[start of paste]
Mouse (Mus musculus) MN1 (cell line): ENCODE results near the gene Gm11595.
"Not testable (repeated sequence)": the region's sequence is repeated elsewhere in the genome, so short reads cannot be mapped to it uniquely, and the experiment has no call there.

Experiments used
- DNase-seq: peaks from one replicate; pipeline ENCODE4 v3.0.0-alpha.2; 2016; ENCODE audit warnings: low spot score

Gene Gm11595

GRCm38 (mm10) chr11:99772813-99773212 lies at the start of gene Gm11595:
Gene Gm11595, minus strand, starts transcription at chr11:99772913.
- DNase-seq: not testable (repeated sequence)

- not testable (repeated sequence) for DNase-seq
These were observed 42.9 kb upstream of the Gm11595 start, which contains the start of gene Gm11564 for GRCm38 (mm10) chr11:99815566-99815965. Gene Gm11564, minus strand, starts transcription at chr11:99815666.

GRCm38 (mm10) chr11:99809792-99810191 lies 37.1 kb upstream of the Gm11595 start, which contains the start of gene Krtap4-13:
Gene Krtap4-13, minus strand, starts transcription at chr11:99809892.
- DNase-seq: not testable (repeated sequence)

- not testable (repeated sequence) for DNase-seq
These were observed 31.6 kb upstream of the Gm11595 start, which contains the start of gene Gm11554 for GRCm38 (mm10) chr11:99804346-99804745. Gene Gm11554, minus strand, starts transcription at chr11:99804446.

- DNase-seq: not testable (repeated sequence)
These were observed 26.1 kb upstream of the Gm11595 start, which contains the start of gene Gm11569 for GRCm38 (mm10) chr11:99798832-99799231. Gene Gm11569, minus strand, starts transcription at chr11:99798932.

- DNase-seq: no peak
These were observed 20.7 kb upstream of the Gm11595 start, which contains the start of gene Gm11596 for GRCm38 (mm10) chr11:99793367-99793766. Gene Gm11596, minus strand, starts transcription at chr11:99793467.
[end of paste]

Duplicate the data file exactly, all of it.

Mouse (Mus musculus) MN1 (cell line): ENCODE results near the gene Gm11595.
"Not testable (repeated sequence)": the region's sequence is repeated elsewhere in the genome, so short reads cannot be mapped to it uniquely, and the experiment has no call there.

Experiments used
- DNase-seq: peaks from one replicate; pipeline ENCODE4 v3.0.0-alpha.2; 2016; ENCODE audit warnings: low spot score

Gene Gm11595

GRCm38 (mm10) chr11:99772813-99773212 lies at the start of gene Gm11595:
Gene Gm11595, minus strand, starts transcription at chr11:99772913.
- DNase-seq: not testable (repeated sequence)

- not testable (repeated sequence) for DNase-seq
These were observed 42.9 kb upstream of the Gm11595 start, which contains the start of gene Gm11564 for GRCm38 (mm10) chr11:99815566-99815965. Gene Gm11564, minus strand, starts transcription at chr11:99815666.

GRCm38 (mm10) chr11:99809792-99810191 lies 37.1 kb upstream of the Gm11595 start, which contains the start of gene Krtap4-13:
Gene Krtap4-13, minus strand, starts transcription at chr11:99809892.
- DNase-seq: not testable (repeated sequence)

- not testable (repeated sequence) for DNase-seq
These were observed 31.6 kb upstream of the Gm11595 start, which contains the start of gene Gm11554 for GRCm38 (mm10) chr11:99804346-99804745. Gene Gm11554, minus strand, starts transcription at chr11:99804446.

- DNase-seq: not testable (repeated sequence)
These were observed 26.1 kb upstream of the Gm11595 start, which contains the start of gene Gm11569 for GRCm38 (mm10) chr11:99798832-99799231. Gene Gm11569, minus strand, starts transcription at chr11:99798932.

- DNase-seq: no peak
These were observed 20.7 kb upstream of the Gm11595 start, which contains the start of gene Gm11596 for GRCm38 (mm10) chr11:99793367-99793766. Gene Gm11596, minus strand, starts transcription at chr11:99793467.